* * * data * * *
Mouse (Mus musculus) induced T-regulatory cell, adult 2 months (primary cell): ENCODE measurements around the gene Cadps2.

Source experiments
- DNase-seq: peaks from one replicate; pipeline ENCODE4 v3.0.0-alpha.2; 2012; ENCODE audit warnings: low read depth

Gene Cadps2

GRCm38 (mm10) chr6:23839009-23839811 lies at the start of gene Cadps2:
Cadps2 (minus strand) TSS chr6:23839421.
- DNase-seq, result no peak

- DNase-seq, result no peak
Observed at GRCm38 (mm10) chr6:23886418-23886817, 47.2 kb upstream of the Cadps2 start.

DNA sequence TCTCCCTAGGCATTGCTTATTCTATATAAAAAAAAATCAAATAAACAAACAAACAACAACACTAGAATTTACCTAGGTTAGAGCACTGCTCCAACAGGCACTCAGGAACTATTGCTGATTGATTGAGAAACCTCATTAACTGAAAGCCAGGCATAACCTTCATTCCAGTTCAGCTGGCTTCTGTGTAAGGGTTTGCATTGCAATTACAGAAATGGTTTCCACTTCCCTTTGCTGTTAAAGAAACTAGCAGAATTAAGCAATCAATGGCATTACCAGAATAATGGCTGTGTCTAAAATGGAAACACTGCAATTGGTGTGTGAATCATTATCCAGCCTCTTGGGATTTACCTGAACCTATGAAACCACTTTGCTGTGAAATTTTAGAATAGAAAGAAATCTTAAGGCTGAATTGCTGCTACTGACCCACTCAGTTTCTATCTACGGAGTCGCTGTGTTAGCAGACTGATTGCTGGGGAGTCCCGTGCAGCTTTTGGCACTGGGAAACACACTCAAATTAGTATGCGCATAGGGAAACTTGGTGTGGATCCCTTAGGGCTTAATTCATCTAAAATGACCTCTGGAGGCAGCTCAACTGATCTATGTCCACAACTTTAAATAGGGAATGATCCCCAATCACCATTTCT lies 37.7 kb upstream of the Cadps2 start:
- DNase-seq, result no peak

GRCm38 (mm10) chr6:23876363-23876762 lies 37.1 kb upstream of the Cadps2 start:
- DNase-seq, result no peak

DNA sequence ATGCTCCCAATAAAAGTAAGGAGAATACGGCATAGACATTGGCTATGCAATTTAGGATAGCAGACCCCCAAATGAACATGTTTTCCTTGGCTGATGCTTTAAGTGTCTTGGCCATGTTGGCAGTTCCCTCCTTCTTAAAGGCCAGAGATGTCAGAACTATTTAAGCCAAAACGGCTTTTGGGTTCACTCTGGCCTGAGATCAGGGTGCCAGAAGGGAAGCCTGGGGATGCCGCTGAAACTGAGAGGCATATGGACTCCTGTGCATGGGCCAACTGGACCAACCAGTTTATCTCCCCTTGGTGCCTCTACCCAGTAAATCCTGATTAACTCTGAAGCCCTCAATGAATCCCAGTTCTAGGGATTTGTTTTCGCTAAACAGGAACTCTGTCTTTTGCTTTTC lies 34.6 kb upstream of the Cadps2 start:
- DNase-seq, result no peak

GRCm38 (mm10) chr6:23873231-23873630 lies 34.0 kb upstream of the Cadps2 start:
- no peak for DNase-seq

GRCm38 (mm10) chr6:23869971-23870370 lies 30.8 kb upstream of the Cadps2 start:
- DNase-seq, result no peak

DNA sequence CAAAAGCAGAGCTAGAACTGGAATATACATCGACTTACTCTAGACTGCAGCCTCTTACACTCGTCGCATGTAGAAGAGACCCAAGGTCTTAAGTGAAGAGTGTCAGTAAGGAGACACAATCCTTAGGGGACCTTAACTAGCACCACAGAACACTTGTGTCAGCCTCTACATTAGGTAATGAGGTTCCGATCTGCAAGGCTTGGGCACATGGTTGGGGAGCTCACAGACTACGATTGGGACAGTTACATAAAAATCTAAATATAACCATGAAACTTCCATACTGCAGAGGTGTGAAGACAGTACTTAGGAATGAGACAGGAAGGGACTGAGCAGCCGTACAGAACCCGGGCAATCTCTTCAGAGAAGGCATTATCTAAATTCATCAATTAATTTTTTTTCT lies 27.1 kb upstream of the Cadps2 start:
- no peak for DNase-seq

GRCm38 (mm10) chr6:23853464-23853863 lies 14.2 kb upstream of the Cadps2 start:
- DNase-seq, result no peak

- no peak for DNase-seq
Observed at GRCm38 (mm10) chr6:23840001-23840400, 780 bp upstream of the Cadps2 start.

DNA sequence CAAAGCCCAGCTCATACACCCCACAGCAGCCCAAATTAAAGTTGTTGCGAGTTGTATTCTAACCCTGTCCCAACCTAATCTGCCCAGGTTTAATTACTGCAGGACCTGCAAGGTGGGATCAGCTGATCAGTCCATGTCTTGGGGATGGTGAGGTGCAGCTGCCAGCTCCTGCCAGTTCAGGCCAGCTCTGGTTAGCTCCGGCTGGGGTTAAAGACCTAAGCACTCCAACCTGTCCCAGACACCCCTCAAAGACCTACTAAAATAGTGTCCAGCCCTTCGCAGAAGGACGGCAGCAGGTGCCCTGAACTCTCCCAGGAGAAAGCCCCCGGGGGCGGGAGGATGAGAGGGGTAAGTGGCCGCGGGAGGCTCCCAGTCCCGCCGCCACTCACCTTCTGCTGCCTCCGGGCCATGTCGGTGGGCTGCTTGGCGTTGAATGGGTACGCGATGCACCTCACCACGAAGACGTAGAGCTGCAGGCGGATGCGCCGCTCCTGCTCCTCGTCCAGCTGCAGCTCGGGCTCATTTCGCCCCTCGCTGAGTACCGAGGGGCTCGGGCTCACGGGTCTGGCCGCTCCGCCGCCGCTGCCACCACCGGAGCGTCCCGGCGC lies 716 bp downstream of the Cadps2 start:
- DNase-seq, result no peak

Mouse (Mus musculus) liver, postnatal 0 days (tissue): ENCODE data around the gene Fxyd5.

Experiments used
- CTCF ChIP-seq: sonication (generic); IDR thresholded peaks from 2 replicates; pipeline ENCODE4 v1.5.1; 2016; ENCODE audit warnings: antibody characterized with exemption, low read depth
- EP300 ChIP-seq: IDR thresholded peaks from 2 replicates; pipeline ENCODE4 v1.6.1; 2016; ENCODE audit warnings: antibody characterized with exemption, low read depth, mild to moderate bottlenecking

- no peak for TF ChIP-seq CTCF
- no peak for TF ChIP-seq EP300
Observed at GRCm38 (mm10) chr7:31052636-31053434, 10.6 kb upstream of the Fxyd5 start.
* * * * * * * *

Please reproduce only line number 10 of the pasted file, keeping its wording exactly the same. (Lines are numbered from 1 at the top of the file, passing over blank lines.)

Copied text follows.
DNA sequence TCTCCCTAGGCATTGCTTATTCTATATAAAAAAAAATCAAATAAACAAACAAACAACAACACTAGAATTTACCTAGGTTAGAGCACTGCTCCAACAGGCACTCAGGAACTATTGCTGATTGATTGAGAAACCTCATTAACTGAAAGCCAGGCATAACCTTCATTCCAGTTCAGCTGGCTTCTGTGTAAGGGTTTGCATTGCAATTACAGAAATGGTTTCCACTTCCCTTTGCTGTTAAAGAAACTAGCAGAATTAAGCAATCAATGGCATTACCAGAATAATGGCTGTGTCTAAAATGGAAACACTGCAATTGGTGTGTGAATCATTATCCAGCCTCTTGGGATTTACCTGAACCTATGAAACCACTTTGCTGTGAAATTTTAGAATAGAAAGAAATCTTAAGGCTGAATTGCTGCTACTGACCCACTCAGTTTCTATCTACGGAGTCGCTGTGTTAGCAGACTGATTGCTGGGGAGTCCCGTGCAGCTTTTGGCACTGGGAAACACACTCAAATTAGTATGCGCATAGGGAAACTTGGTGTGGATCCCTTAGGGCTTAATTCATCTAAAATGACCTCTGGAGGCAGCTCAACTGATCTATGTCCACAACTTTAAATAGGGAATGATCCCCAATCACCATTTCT lies 37.7 kb upstream of the Cadps2 start: